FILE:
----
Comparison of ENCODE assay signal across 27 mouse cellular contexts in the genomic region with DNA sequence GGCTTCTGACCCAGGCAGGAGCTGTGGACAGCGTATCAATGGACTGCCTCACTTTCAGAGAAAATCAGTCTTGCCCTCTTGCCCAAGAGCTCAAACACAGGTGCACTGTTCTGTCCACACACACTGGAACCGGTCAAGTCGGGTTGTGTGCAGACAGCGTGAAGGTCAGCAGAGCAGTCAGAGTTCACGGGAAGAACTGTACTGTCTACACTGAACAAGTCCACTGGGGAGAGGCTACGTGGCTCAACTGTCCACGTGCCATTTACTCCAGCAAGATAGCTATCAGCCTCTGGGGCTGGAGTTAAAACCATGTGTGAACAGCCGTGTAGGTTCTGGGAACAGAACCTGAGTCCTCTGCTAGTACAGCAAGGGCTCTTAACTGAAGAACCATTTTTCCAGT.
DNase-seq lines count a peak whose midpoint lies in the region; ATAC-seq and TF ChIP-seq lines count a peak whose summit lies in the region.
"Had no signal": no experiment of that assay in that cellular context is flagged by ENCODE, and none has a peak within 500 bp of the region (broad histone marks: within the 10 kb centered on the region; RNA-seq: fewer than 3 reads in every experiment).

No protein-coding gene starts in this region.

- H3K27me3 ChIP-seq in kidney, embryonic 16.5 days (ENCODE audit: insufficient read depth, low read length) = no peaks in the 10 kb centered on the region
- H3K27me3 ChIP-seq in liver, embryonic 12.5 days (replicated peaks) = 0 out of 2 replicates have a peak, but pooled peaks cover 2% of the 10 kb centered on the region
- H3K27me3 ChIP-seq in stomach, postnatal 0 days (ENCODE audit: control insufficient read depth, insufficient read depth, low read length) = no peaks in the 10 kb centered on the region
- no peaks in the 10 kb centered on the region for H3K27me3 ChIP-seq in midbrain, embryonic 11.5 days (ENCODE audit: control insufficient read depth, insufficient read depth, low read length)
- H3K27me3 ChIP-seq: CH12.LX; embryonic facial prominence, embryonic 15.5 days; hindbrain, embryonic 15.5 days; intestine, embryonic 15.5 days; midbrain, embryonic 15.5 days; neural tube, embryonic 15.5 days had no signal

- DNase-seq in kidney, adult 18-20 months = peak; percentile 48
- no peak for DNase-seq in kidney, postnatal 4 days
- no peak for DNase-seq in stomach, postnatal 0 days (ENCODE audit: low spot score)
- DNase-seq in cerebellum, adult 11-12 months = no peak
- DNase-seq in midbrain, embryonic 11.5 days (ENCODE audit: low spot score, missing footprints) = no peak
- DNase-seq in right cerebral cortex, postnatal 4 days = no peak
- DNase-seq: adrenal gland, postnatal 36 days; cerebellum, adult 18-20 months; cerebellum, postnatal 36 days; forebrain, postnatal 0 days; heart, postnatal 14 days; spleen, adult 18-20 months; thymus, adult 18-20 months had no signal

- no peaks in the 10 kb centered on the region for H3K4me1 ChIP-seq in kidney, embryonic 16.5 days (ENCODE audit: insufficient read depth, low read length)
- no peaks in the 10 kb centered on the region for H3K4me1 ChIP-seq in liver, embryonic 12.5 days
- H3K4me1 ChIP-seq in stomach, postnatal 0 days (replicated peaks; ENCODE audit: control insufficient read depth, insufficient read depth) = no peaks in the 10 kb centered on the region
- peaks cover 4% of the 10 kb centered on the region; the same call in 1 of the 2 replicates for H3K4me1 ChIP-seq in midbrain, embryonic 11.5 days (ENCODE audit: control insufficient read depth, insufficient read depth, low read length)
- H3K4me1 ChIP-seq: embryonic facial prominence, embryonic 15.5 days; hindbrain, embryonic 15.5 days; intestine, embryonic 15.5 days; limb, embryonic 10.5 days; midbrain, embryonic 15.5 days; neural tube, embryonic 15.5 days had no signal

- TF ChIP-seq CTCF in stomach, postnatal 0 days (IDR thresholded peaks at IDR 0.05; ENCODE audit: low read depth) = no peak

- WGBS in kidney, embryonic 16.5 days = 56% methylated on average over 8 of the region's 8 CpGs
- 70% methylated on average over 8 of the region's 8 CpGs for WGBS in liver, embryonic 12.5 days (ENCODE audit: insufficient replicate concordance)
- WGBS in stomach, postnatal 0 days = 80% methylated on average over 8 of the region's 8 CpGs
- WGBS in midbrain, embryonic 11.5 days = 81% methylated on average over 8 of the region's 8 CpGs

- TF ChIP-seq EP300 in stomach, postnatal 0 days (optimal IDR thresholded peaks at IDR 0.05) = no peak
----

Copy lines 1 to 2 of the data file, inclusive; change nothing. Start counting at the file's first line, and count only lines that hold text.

Comparison of ENCODE assay signal across 27 mouse cellular contexts in the genomic region with DNA sequence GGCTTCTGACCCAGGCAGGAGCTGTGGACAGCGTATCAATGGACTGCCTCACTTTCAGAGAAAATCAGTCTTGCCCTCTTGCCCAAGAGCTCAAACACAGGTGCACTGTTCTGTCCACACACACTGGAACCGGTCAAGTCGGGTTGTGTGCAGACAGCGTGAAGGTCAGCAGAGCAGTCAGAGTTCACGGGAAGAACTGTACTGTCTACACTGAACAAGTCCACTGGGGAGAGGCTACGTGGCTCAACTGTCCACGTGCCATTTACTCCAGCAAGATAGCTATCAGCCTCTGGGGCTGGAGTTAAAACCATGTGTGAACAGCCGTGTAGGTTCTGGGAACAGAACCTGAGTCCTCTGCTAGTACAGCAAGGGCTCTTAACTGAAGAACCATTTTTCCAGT.
DNase-seq lines count a peak whose midpoint lies in the region; ATAC-seq and TF ChIP-seq lines count a peak whose summit lies in the region.